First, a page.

Crashing the Net takes you around the league touching on hot and cold players, battles for ice-time and what's going on in net.

Paul Stastny, Avalanche

After suiting up for a successful USA squad in the Olympics, Stastny has kept the good feelings flowing in Colorado as he had upped his point-scoring streak to nine games (16 points) before losing it in his last trip to the ice. As a result of the run of points, he now has 70 points in 71 contests, leaving him just short of the point-per-game pace that he has flashed during his four-year career (255 points in 264 games). Stastny hasn't just been dishing the puck off, either; he has scored five goals in his last five games, and is now three goals short of a third season of 20 goals (he scored 11 times last season in 45 games). Continue to ride Stastny as your No. 2 center because the points are a coming fast and furious for the former second round draft selection.

Vincent Lecavalier, Lightning

Here are the up and down point totals for Lecavalier the past six years: 66, 75, 108, 92, 67 and 64. That's a roller coaster ride that could make you spill your lunch, if you know what I mean. Barring a frantic final push, he'll end the year with his worst goals total since 2001 (he has 22 goals after scoring at least 29 goals in each of the past six years). On the plus side, Lecavalier has really been on point of late with points in six of seven games and a total of seven goals and nine points in his 10 games. He is a (-6) in that time, so he hasn't been exactly playing responsible hockey, but after a season-long lull in his production, his owners are likely counting their lucky stars that at least he is lighting the lamp with frequency.

Lubomir Visnovsky, Ducks

The Ducks made the move to add this expensive ($14 million the next three years) yet effective offensive force at the trade deadline in exchange for Ryan Whitney. The move has paid off in spades early on. Visnovsky has recorded seven points in eight games, with an impressive five goals, playing in warm weather California instead of often frigid Edmonton. Visnovsky can score, knows how to run a power-play with the best of them, and is clearly in a place where he has a chance to be a difference maker in fantasy pools down the stretch. "We talked about him being able to run a power play from up top and be an offensive threat when he had the puck," Ducks coach Randy Carlyle said. "He's been able to do that."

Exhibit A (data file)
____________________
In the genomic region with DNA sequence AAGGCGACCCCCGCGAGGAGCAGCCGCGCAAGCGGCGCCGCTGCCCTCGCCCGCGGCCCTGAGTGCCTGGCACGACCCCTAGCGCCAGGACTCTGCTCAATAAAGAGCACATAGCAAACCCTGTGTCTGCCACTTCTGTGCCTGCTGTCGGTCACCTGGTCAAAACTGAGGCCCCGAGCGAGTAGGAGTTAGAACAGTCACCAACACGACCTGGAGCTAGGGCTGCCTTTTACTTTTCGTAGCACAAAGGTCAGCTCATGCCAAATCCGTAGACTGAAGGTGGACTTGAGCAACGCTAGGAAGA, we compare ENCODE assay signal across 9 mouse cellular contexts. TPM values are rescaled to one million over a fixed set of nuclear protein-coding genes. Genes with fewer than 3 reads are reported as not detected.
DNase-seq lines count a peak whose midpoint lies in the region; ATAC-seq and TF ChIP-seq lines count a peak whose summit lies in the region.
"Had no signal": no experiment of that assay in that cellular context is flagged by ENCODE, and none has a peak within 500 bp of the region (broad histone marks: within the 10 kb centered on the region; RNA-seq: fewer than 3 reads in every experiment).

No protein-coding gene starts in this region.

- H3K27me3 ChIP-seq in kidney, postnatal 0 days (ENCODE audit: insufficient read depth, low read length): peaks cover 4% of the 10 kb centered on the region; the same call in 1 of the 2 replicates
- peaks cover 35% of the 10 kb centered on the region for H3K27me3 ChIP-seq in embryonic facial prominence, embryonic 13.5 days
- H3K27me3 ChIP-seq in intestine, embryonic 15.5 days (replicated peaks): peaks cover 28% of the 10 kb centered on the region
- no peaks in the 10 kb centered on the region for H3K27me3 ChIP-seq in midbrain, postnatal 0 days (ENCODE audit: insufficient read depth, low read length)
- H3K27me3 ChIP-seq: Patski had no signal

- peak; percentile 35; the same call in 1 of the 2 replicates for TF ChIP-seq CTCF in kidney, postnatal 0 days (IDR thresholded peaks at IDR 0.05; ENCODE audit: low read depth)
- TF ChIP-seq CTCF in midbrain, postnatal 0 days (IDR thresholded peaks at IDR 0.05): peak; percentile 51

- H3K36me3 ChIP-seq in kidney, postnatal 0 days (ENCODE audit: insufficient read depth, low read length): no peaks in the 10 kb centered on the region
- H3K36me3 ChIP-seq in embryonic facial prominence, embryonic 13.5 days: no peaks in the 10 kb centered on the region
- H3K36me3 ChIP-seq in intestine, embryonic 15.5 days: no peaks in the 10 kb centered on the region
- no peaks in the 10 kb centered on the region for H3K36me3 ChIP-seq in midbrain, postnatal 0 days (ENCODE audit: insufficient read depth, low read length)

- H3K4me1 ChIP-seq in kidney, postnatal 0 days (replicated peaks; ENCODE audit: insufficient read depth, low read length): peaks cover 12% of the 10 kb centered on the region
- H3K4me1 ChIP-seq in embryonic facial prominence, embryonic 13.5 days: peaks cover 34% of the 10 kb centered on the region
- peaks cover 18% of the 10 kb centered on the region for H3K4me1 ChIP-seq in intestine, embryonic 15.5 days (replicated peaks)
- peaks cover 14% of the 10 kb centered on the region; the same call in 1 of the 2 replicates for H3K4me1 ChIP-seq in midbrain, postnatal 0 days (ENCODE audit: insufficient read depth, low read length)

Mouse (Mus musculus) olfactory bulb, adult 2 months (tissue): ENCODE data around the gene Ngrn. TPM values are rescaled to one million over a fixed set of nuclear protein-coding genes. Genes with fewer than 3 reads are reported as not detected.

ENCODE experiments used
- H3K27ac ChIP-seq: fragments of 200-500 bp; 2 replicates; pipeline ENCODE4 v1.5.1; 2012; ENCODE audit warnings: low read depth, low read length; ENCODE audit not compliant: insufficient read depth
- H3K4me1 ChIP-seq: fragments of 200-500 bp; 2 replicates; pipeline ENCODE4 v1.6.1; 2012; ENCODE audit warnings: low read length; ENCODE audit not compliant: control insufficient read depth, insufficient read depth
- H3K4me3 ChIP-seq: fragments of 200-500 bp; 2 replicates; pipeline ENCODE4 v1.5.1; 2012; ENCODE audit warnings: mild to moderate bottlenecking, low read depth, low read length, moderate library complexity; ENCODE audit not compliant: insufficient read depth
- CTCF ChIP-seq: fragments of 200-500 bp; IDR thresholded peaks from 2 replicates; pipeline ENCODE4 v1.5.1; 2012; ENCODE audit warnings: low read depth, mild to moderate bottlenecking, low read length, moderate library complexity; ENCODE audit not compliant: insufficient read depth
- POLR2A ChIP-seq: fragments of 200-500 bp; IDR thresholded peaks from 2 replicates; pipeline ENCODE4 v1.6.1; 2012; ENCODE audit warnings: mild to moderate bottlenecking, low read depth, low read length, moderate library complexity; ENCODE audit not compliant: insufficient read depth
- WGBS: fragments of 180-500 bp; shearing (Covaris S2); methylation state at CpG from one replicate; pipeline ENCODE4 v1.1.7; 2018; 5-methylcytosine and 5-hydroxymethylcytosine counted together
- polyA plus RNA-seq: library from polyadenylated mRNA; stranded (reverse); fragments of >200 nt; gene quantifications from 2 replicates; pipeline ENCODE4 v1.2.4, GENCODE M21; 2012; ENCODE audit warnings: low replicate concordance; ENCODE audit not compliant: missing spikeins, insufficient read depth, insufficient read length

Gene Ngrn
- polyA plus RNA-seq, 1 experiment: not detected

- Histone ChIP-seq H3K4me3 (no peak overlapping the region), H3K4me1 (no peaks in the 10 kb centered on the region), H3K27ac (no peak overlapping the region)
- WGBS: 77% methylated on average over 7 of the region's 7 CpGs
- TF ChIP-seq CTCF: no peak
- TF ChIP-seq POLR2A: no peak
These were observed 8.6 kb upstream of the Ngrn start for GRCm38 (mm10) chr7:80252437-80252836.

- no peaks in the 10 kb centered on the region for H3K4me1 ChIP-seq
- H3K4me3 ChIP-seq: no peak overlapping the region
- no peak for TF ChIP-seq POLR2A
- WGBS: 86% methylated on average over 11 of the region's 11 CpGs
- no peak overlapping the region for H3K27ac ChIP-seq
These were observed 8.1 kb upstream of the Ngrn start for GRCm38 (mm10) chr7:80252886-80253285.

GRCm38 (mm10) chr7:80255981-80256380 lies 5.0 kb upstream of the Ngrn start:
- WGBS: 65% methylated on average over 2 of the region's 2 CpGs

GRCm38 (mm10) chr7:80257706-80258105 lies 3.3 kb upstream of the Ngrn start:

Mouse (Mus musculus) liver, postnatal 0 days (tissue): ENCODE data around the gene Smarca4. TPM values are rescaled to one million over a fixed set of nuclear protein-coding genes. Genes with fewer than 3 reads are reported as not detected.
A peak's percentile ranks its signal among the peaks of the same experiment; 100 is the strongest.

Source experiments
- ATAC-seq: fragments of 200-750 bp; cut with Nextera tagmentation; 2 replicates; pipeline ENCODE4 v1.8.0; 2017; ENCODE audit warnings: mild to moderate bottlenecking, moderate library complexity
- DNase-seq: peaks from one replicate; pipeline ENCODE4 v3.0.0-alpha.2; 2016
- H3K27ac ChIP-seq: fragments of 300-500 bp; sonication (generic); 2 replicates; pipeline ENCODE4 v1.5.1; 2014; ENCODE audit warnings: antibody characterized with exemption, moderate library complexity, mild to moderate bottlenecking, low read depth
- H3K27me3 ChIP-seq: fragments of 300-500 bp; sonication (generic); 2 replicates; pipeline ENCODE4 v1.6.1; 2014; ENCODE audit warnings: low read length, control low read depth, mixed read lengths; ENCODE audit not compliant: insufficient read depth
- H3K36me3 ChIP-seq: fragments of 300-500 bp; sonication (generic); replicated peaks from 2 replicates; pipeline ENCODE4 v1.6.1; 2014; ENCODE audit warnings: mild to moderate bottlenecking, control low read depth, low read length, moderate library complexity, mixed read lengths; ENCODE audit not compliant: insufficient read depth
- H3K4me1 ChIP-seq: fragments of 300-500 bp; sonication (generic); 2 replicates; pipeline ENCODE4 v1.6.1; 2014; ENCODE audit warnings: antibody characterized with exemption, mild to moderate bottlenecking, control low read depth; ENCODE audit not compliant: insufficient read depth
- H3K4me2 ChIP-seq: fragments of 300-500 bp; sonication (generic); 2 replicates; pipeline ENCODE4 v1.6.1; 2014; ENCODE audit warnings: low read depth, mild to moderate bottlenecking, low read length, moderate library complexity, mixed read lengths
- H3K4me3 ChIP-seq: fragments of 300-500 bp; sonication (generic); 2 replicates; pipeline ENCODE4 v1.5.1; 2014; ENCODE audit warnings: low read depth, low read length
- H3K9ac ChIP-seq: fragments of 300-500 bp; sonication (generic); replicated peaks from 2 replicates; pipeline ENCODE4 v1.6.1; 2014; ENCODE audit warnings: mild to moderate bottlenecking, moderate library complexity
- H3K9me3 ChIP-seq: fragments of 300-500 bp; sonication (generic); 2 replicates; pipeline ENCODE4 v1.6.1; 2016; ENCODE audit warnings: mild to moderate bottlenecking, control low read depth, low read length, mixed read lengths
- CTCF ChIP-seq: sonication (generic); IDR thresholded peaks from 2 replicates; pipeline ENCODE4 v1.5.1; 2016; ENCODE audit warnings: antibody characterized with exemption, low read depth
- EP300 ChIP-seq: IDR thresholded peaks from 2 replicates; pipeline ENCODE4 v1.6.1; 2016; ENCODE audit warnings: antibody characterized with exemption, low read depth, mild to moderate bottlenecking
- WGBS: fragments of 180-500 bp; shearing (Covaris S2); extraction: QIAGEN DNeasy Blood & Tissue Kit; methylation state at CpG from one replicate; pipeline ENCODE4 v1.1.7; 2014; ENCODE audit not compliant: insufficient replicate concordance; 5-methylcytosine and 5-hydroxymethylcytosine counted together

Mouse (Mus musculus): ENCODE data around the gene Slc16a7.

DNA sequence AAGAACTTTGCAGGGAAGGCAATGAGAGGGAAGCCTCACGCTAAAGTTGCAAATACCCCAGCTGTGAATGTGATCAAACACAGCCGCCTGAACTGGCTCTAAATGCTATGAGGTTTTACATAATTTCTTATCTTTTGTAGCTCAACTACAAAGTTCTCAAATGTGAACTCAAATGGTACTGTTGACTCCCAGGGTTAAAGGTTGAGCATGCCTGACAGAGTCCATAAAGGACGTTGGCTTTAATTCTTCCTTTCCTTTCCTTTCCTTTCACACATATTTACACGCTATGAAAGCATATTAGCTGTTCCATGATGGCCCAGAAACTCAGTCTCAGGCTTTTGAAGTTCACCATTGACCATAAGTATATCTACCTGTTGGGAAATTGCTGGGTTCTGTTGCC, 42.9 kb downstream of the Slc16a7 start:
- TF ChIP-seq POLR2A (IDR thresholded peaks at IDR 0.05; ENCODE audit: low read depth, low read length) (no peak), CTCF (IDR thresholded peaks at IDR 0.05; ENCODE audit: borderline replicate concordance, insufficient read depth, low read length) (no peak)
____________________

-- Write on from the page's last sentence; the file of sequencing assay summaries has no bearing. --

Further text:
David Legwand, Predators

Thirty. No, that isn't Legwand's age (he is 29), and it isn't the amount of drinks I downed while I was at Las Vegas this past weekend for the National Fantasy Baseball Championship (that number was probably closer to 40 -- I mean I was there for four days). He has been an "even" skater in those 30 games, so he hasn't been killing you there, and he does have 10 assists, but that isn't nearly enough to wash away the stain of what has been a pretty awful couple of months for Legwand on the offensive side of the puck (he has been skating on a checking line with Jerred Smithson and Joel Ward). Overall, Legwand has 10 goals and 36 points in 73 games, this after a season of 20 goals and 42 points in 73 games last year, clearly leaving his owners wanting more.

Jamie McBain, Hurricanes

Jamie who? You had better learn the name of this 2006 second round draft pick. After growing up as a forward, McBain moved to the blue line in 8th grade and since that time has flashed plenty of offensive potential from the back end. "I'm a guy who likes to get in the offense," McBain said. "I like to shoot." McBain starred in college as he was a Hobey Baker finalist during his junior season and was named the WCHA Player of the Year, and now he is trying to do the same thing in the bigs. In his first four NHL games, those skills have been at the fore with four assists and a +2 rating. With two of the points coming with the man advantage, you don't need any further proof to see that he is a must add if you need some scoring from the blue line for the stretch run.

James van Riemsdyk, Flyers

The rookie winger has 14 goals and 19 assists on the year, certainly a fine first year effort. Unfortunately, his production has dried up like my wallet at the poker table in Vegas (yes, I'm still having nightmares about that tough beat on that full house). Here is how bad it has been of late. JVR has just one goal in his last 15 games, and he has actually gone 11 games without a goal. Moreover, he doesn't have an assist since Jan. 28, that's a stretch of 20 flippin' games. At this point JVR is about as useful as that poker chip I found in my pocket when I got off the airplane at home (for some reason, the guy at the grocery store told me they don't consider Bellagio chips to be legal tender).

Todd Bertuzzi, Red Wings